Desert Isle Keeper
Hunt the Stars
I gave a DIK to the first book in Jessie Mihalik’s Starlight’s Shadow series, Hunt the Stars, when it came out earlier this year. This sequel, Eclipse the Moon, has not let me down.
Kee Ildez, the human hacker of Starlight’s crew, has an unrequited crush on Varro Runkow, a Valoff who works for General Torran Fletcher (the hero of the previous book, who is now in a relationship with Kee’s captain Tavi Zarola). At least, Kee thinks it’s unrequited. When she decides to leave the ship and spend some time on the space station Bastion, it’s as much to put some distance between herself and Varro as it is to hunt for data related to the villain of Hunt the Stars To Kee’s surprise (and good fortune) Varro turns up – and isn’t perhaps as indifferent as she presumed. (Oh, and don’t worry; a Big Mis based around ‘He doesn’t like me’ is avoided by a spectacularly satisfying direct confession from Kee. I LOVE IT WHEN CHARACTERS TALK HONESTLY!).
Maybe it’s the author’s computer science credentials, but for once, a hacker character reads like an actual hacker with Kee spending hours trying to gain access to networks. Different things are possible when she has a physical, spliced-in computer link and wireless access. She gets a hotel room via a script that searches for a room that meets her requirements every ninety seconds. Many of her conclusions come from analysis of enormous piles of data – for instance, looking for patterns within ship docking and wormhole transit records. I loved the realism within the sci-fi here.
Kee’s skill with a computer makes her valuable to the crew, but she’s insecure about her physical weakness. She knows she only survived the human-Valoff war because her crewmates kept her safe, and it makes her feel like she doesn’t contribute equally. I liked her working through this and finding confidence, particularly by demonstrating mental toughness over physical strength. However, she’s called upon to perform physical tasks several times in the book, and to me it felt contrived in service of putting her together with Varro in bodyguard mode. Realistically, a captain like Tavi and a general like Torran would have allocated those tasks to different crew members.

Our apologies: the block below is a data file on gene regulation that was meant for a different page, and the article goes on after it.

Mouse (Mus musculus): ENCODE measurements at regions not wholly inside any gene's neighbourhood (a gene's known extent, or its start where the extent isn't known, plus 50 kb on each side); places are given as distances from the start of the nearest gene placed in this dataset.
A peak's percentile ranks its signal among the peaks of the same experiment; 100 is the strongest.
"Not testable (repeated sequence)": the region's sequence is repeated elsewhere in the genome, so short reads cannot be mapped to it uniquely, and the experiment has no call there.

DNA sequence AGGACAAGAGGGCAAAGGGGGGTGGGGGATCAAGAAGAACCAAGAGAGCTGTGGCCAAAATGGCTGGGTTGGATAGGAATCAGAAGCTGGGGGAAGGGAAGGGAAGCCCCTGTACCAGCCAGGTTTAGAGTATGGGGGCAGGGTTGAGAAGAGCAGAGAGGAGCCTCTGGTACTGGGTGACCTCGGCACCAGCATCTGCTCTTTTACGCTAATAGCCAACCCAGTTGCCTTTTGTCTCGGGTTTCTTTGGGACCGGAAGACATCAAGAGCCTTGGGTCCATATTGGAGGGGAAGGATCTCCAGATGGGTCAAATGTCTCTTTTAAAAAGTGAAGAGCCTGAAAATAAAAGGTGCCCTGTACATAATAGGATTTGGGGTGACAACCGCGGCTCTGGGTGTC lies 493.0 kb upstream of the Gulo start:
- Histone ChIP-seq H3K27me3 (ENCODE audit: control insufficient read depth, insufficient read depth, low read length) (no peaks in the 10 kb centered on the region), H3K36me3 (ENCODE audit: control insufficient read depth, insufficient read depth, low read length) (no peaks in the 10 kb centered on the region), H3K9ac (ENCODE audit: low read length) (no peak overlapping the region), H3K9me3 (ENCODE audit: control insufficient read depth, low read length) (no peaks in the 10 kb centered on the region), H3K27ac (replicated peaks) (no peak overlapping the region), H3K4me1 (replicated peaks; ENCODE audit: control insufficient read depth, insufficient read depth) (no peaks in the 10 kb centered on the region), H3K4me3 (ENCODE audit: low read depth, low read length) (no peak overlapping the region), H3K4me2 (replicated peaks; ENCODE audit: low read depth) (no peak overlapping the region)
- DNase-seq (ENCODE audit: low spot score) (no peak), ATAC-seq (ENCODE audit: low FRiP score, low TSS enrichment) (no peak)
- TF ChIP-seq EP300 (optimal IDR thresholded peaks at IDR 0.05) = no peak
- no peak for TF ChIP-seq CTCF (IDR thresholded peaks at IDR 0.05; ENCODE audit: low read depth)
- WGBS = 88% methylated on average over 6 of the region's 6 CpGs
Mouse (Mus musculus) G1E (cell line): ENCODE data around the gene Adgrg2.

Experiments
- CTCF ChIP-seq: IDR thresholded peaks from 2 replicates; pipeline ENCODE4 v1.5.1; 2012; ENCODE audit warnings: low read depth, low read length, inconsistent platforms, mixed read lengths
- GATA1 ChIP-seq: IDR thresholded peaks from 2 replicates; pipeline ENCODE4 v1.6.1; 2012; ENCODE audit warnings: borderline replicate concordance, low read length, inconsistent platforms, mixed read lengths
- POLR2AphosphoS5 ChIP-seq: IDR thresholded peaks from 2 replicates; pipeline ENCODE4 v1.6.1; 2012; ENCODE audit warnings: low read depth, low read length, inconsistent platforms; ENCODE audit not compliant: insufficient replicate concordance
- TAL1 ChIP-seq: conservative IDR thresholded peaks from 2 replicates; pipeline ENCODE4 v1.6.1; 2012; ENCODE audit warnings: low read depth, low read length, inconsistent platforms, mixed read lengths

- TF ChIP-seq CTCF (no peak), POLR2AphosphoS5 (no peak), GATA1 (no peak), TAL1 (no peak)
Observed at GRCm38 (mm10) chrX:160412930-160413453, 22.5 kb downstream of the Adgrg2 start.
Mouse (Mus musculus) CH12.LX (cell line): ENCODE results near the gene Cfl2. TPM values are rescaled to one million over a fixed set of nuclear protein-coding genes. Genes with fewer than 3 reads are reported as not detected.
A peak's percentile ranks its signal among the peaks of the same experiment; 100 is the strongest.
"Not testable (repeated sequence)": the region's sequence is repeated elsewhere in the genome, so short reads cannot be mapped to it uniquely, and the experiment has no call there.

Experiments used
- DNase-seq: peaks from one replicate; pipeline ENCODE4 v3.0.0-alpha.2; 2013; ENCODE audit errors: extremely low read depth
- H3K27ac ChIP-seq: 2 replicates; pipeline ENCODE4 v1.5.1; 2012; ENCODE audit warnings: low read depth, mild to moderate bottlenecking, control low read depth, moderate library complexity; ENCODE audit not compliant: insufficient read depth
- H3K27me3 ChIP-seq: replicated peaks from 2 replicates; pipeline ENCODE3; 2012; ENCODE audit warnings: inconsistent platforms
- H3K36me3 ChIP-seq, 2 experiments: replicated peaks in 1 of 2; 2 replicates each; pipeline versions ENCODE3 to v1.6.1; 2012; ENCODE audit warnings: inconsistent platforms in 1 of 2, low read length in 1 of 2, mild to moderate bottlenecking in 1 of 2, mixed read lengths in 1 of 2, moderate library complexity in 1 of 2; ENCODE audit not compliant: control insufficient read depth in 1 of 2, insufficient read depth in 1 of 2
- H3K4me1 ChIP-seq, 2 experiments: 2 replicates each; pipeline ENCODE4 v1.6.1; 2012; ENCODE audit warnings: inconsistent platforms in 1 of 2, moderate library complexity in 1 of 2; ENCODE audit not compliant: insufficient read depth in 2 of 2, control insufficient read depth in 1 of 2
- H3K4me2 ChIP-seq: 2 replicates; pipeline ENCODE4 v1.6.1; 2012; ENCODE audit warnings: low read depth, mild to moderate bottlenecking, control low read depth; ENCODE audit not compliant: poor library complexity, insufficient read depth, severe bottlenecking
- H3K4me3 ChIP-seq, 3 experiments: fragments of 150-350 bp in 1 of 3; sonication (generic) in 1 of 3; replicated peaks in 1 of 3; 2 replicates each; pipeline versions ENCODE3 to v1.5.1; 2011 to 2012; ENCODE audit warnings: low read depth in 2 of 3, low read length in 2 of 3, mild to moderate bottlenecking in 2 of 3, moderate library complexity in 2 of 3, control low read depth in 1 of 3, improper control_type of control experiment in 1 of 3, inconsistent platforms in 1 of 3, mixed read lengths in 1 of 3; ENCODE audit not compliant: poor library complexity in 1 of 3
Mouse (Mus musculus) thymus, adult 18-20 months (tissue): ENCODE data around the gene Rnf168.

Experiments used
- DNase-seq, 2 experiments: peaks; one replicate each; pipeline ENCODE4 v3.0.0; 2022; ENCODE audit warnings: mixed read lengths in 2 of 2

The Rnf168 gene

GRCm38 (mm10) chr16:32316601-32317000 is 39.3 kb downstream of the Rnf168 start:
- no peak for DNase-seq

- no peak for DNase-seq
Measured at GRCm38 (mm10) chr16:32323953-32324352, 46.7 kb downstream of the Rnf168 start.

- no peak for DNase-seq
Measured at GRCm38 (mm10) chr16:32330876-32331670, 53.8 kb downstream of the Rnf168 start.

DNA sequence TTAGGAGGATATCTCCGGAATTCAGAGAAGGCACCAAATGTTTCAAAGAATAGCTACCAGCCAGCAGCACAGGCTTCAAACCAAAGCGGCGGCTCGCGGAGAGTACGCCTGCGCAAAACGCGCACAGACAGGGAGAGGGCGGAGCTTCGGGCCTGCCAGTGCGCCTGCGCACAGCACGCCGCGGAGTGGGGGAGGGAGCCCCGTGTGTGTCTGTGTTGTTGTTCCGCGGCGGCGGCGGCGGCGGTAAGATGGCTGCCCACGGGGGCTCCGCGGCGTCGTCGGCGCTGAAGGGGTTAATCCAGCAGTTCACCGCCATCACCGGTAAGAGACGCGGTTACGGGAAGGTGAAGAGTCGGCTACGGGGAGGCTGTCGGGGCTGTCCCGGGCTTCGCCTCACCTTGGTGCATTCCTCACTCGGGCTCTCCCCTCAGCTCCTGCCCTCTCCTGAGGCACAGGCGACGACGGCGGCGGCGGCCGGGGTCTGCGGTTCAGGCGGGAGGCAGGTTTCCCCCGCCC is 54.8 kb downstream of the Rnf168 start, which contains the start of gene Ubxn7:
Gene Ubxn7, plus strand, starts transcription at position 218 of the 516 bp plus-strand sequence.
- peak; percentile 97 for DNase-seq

Kee also reads as if she has ADHD. She falls into hyperfixation mode while in a data project and loses touch with her body’s needs like hunger (a lack of interoception is a hallmark ADHD trait), and at one point she makes herself read something multiple times in the hopes that it will convince her brain to remember it. I’ve seen more and more neuroatypical protagonists, but not specifically ones with ADHD, and I appreciated seeing it and how it’s handled here.
Varro is less personally engaging. He’s a strong, silent bodyguard type, and the author has a bit of a fumble with the classic sequel problem of ‘I made the hero the strongest ever in the last book, so what do I do with this hero in this book?’ He’s fine, but not as distinctive and engaging as Kee.
I adored Hunt the Stars, and I’m deeply grateful that Eclipse the Moon was another engaging, unputdownable read. The Starlight’s Shadow series continues to be strong, and I can’t wait for more.
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I'm a history geek and educator, and I've lived in five different countries in North America, Asia, and Europe. In addition to the usual subgenres, I'm partial to YA, Sci-fi/Fantasy, and graphic novels. I love to cook.